Sunset Lodge

Sunset Lodge

Written by Margaret Kurth

The property for Sunset Lodge, on the east side of the east arm, was originally bought by H. Beimdiek and H. Stoltz in 1953. Five cabins and a lodge building were built. Three had two bedrooms and two had three bedrooms.   The northeast part of the property bordered the site of the old icehouse which provided ice to the early resorts during the summer including Inverlee, Northern Pines and Potato Lodge.

Blue Creek flows from Blue Lake into Potato Lake through a culvert that runs under County Road 40. The Blue Creek is still there although its entry into Potato Lake is camouflaged by very thick and tall bull rushes.

Bill and Dot Aronson bought the property in the mid 1950’s and continued as owners until the early 1970’s. They built 3 more cabins for a total of 8.  To the left is a brochure for Sunset Lodge on Potato Lake. It said the resort featured several two- and three-bedroom cottages with full baths, automatic hot water, gas heat, and adequately furnished kitchens. All cottages also came with a new 16-foot round bottom boat with a 15-horsepower motor. They sold the resort to Roger and Darleen Wells in the early 1970’s who built cabs 9 and 10 which were winterized.

In the 1976 the Delwin Berghuis bought the property and continued the resort until 2009 when the property was sold and divided into separate lots as a PUD which is called Green Pines Villas Homeowners Association. After Del and Lois Berghuis sold the resort they moved from the lodge to a home that they had built on property across Green Pine Road from Sunset Lodge. Mr. Berghuis passed away in 2018 and his wife, Lois still lives in that home.

Many of the former guests talk about the beautiful, sandy swimming area with gentle slope which was great for kids.  The children would be in the lake most of the day with the parents in chairs on the beach keeping an eye on their children. There was also a fish cleaning house near the beach with a large sink, running water and a small fridge with minnows and leeches.   More than 90% of the guests were repeat customers and they came back at the same time each year. Many customers came from Iowa and Kansas. They also recall dining at Northern Pines Lodge and at the Shipwreck restaurant that was on the condominium development on the south arm. The Val Chatel Restaurant was another favorite. The guests also enjoyed going into Fuller Tackle Shop to view the fish in the window to see who had caught the big ones.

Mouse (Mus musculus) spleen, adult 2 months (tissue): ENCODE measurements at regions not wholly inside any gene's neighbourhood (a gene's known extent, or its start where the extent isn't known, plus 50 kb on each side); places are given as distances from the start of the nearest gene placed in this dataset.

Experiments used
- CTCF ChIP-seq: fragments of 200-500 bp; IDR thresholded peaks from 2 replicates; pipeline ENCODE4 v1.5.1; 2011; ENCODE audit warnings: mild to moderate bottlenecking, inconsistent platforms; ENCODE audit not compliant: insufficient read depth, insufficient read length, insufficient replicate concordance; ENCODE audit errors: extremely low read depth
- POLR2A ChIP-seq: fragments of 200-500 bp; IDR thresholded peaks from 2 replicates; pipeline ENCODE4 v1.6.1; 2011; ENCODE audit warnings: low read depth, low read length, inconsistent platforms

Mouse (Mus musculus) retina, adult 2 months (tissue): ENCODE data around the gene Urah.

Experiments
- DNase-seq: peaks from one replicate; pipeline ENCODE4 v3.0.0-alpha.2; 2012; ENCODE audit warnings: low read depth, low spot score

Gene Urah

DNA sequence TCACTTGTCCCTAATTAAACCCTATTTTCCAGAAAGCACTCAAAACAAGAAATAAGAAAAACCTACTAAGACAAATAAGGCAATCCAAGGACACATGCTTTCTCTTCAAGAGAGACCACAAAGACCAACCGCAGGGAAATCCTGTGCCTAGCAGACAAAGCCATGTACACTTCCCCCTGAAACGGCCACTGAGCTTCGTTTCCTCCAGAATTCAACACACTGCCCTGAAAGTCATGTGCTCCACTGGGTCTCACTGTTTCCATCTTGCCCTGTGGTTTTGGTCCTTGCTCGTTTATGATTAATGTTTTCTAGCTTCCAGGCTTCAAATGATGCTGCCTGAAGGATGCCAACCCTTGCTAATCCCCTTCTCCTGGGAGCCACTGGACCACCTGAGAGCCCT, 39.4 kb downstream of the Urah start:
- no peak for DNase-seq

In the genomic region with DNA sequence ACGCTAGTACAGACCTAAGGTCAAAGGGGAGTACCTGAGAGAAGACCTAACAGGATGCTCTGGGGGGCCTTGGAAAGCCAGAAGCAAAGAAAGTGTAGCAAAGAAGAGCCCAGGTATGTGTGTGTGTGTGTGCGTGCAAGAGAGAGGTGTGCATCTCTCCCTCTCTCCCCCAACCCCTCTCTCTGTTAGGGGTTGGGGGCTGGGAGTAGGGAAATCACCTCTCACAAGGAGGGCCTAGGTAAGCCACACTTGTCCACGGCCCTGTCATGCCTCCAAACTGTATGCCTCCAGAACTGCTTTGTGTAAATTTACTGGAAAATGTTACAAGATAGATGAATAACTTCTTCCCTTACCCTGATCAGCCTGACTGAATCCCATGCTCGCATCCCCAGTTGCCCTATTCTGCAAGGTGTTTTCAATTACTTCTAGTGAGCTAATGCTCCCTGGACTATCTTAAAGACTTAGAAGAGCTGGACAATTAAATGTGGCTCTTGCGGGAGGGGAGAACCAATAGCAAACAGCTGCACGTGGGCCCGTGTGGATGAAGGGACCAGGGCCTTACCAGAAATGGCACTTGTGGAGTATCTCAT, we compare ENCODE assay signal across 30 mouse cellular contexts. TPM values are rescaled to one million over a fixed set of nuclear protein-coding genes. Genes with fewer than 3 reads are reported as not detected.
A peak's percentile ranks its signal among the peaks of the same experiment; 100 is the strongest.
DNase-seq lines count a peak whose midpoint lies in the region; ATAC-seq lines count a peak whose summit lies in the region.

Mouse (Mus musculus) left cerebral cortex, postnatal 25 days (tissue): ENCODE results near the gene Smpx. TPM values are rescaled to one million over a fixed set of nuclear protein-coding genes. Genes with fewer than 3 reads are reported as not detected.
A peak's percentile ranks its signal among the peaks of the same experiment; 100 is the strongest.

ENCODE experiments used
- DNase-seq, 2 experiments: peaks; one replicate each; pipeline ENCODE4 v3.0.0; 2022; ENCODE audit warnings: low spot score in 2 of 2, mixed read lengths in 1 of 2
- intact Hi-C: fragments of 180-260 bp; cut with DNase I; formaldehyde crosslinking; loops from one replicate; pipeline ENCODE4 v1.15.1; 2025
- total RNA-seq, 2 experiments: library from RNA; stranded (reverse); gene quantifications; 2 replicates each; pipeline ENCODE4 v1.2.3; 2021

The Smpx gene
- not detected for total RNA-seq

The Lodge building had a game room in the basement and an office on the first floor. They always kept a long glass case with a myriad of candy options. Guests were invited to help themselves and just put down their cabin number and what they took. This was then added to the bill at the end of their stay. Later they added ice cream treats, hats and t-shirts. The family that bought the lodge building when Sunset Lodge when it became a PUD say that for years after they bought the lodge, children from the neighborhood would still come to the door asking for an ice cream treat so they started keeping some in the freezer for these occasions.

Information supplied by Kay Lloyd and Pat Reeder. Their father first vacationed in Park rapids area at Itasca Park in 1916. The family later went to a resort on Eagle lake before coming to Sunset Lodge in the 1970s. Lois Berghuis, wife of the former owner of the resort, also provided information.